Because the last thing he wanted on earth was to cause his wife even a moment’s pain. He would die before hurting her, no matter what the consequences to himself.

Dear God, what had happened to him? He had never wanted to feel this way about anyone, never even imagined it possible.


He had to make it stop.

Sore and bewildered, Poppy lay on her side and listened to the sounds of Harry washing. It burned where he had taken her. The residue of blood was sticky between her thighs. She wanted to leave the bed and wash as well, but the thought of performing such an intimate task in front of Harry . . . no, she wasn’t ready for that yet. And she was unsure, because even in her innocence, she knew that he had not finished making love to her.

But why?

Had there been something she should have done?

Had she made some kind of mistake? Perhaps she should have been more stoic. She had tried her best, but it had hurt dreadfully, even though Harry had been gentle. Surely he knew that it was painful for a virgin the first time. Why, then, had he seemed angry with her?

Feeling inadequate and defensive, Poppy crept from the bed and found her nightgown. She put it on and hastily retreated beneath the covers as Harry came back into the room. Without a word, he picked up his discarded clothes and began to dress.

“You’re going out?” she heard herself ask.

Harry didn’t look at her. “Yes.”

“Stay with me,” she blurted out.

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Harry shook his head. “I can’t. We’ll talk later. But right now I—” He broke off as if words failed him.

Poppy curled on her side, gripping the edges of the bedclothes. Something was terribly wrong—she couldn’t fathom what it was, and she was too afraid to ask.

Pulling on his coat, Harry started for the doorway.

“Where are you going?” Poppy asked unsteadily.

He sounded distant. “I don’t know.”

“When will you—”

“I don’t know that, either.”

She waited until he had left before she let a few tears slip out, and she blotted them with the sheet. Was Harry going to another woman?

Miserably, she reflected that her sister Win’s advice about marital relations had been insufficient. There should have been a bit less about roses and moonlight and a bit more practical information.

She wanted to see her sisters, especially Amelia. She wanted her family, who would pet and praise and make much of her, and offer the reassurance she badly needed. It was more than a little disheartening to have failed at marriage after a mere three weeks.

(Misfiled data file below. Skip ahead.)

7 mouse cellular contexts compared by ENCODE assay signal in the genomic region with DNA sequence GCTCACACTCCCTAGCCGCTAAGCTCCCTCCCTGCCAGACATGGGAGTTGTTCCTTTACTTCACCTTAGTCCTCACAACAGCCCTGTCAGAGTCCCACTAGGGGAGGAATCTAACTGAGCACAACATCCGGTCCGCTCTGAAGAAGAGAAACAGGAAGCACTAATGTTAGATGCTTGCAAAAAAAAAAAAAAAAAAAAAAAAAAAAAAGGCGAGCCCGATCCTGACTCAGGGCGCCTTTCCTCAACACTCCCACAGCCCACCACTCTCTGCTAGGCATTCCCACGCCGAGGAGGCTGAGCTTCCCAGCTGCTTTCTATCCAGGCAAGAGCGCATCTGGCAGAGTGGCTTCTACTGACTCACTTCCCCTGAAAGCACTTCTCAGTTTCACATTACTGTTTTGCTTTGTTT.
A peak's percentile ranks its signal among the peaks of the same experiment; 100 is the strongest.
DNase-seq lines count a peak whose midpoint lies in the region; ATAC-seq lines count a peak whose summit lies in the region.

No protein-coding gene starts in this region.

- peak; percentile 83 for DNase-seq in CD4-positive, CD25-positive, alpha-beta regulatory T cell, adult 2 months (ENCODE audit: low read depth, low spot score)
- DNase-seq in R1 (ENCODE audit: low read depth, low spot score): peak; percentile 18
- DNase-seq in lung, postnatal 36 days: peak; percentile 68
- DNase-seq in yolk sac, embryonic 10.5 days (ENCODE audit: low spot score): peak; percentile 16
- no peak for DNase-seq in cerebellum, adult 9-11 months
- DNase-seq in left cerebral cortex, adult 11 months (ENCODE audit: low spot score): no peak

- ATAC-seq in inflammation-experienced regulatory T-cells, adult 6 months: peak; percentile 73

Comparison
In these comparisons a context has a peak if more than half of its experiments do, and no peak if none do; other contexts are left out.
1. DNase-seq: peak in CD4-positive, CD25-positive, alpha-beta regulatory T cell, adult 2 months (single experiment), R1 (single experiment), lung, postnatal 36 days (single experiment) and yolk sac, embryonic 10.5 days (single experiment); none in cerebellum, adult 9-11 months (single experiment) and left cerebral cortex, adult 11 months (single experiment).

Most of all, she needed advice about husbands.

Yes, it was time to retreat and consider what to do. She would go to Hampshire.

A hot bath soothed her smarting flesh and eased the strained muscles on the insides of her thighs. After drying and powdering herself, she dressed in a wine-colored traveling gown. She packed a few belongings in a small valise, including undergarments and stockings, a silver-backed brush, a novel, and an automaton that Harry had made—a little woodpecker on a tree trunk—which she usually kept on her dressing table. However, she left the diamond necklace that Harry had given her, setting the velvet-lined case in a drawer.

When she was ready to depart, she rang the bellpull and sent a maid to fetch Jake Valentine.

The tall, brown-eyed young man appeared in an instant, making no effort to mask his concern. His gaze skimmed quickly over her traveling clothes. “May I be of service, Mrs. Rutledge?”

“Mr. Valentine, has my husband left the hotel?”

He nodded, a frown puckering his forehead.

“Did he tell you when he would return?”

“No, ma’am.”

Poppy wondered if she could trust him. His loyalty to Harry was well-known. However, she had no choice but to ask for his help. “I must ask a favor of you, Mr. Valentine. However, I fear it may put you in a difficult position.”

His brown eyes warmed with rueful amusement. “Mrs. Rutledge, I’m nearly always in a difficult position. Please don’t hesitate to ask me for anything.”

She squared her shoulders. “I need a carriage. I’m going to visit my brother at his terrace in Mayfair.”

The smile vanished from his eyes. He glanced at the valise by her feet. “I see.”

“I am very sorry to ask you to ignore your obligations to my husband but . . . I would prefer you didn’t let him know where I’ve gone until morning. I will be perfectly safe in my brother’s company. He is going to convey me to my family in Hampshire.”

“I understand. Of course I will help you.” Valentine paused, appearing to choose his words carefully. “I hope you will be returning soon.”

“So do I.”

“Mrs. Rutledge . . .” he started, and cleared his throat uncomfortably. “I shouldn’t overstep my bounds. But I feel it necessary to say—” He hesitated.

“Go on,” Poppy said gently.

“I’ve worked for Mr. Rutledge for more than five years. I daresay I know him as well as anyone. He’s a complicated man . . . too smart for his own good, and he doesn’t have much in the way of scruples, and he forces everyone around him to live by his terms. But he has changed many lives for the better. Including mine. And I believe there’s good in him, if one looks deep enough.”

“I think so, too,” Poppy said. “But that’s not enough to found a marriage on.”

“You mean something to him,” Valentine insisted. “He’s formed an attachment to you, and I’ve never seen that before. Which is why I don’t think anyone in the world can manage him except for you.”

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